New Zealand saw spectacular house price rises of about 114% (82.6% inflation-adjusted) from 2001 to 2007. Then after a pause, there were five further years of substantial price rises 2012-2016. Because of this, housing in New Zealand has become really expensive, for a country with such a small population relative to its landmass.
Properties on market for sale up, but sales down
Property sales in New Zealand declined by 8.9% to 6,893 units during the year to November 2017, according to the REINZ. At the same time the number of properties for sale rose by 7.6% y-o-y.
In Auckland, the level of inventory increased to 23 weeks supply in November 2017, up from 14 weeks during the same month last year, according to the REINZ. However when Auckland is excluded, the the increase in the number of properties for sale was only up by 0.5%.
Wellington has the fewest properties for sale across NZ with nine weeks of supply in November 2017. It was followed by Hawke's Bay with 11 weeks supply, Otago with 14 weeks supply, Nelson/Marlborough/Tasman with 15 weeks supply, and Taranaki with 16 weeks supply.
Nationwide, the number of days-on-market rose by one day to 33 days in November 2017 from a year ago, according to the REINZ.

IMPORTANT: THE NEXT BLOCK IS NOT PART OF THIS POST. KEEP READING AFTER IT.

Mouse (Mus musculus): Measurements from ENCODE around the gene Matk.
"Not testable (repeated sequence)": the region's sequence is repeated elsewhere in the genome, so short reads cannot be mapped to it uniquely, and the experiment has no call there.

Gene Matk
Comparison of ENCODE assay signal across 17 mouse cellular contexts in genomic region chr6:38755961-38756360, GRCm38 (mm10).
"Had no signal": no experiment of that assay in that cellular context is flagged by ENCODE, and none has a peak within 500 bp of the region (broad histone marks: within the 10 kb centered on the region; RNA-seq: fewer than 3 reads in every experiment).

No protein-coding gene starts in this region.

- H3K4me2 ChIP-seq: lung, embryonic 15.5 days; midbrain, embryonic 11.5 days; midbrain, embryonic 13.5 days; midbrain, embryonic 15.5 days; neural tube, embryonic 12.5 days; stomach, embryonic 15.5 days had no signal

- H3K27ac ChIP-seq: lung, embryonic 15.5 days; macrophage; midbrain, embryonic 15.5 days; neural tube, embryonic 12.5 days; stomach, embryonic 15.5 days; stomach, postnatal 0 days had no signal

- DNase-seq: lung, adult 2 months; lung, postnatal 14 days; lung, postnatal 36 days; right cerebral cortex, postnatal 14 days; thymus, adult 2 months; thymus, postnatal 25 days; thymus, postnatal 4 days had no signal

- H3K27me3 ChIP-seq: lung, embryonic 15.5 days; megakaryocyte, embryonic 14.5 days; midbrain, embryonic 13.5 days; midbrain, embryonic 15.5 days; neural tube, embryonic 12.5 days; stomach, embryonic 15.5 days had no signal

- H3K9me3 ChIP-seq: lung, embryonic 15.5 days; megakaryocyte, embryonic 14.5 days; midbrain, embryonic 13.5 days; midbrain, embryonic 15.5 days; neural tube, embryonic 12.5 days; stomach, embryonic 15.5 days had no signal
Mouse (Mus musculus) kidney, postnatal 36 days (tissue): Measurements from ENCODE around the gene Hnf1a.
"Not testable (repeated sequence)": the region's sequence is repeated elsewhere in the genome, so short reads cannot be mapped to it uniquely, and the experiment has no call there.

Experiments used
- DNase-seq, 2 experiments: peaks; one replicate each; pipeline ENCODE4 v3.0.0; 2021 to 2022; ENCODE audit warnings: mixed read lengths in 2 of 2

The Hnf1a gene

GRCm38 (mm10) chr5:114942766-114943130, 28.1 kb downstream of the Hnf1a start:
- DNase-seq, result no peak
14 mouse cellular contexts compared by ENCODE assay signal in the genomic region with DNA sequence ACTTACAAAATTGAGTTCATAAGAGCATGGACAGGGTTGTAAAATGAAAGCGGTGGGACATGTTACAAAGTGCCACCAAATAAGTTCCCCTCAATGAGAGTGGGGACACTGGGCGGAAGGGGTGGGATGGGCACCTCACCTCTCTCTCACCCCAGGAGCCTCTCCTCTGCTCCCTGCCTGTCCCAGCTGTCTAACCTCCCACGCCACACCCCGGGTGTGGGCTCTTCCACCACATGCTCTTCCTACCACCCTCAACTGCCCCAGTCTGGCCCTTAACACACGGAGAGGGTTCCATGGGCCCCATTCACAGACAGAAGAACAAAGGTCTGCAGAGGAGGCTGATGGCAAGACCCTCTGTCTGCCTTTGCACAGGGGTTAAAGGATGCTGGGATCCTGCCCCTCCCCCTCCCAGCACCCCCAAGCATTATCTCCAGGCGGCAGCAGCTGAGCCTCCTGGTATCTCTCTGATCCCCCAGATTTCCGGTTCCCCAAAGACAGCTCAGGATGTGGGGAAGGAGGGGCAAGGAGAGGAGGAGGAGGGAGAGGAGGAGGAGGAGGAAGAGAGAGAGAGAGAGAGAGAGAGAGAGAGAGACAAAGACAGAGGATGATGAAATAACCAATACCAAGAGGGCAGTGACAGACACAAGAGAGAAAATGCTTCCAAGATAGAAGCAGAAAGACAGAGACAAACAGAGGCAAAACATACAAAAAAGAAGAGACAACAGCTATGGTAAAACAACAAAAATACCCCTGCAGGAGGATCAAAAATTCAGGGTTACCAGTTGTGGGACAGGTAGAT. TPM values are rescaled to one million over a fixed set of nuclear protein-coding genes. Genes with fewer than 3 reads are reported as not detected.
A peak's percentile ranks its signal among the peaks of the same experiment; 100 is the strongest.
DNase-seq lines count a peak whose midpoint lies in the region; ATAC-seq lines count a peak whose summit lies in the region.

In November 2017:
- In Auckland, sales declined by 16.48% from the previous year
- In Wellington, sales rose by 6.22% y-o-y
- In Canterbury, sales were up by 8.02% y-o-y
- In Waikato, sales fell by 15.33% y-o-y
- In Bay of Plenty, sales were also down by 24.34% y-o-y
Sales of residential properties valued over US$1 million have fallen by 7.26% in November 2017 from a year ago.
New Zealand's high house prices are a political hot potato
During the previous housing boom from 2001 to 2007, house prices in New Zealand surged by almost 114% (82.5% inflation-adjusted), including 24.8% in 2003, 12.2% in 2004, 15.3% in 2005, 9.7% in 2006, and 8% in 2007. Big rises - but then, this was a period when the economy expanded by an average of 3.6% every year.
House prices started to fall in early 2008, but the decline was much less than in other countries:
- In 2008, house prices fell 8.94% (-11.91% inflation-adjusted).
- In 2009, house prices rose by 5.28% (+3.26% inflation-adjusted).
- In 2010, house prices fell by 1.69% (-5.49% inflation-adjusted).
- In 2011, house prices rose by 2.89% (+1.03% inflation-adjusted).
- In 2012, house prices rose by 6.75% (+5.75% inflation-adjusted).
- In 2013, house prices rose by 9.16% (+7.41% inflation-adjusted).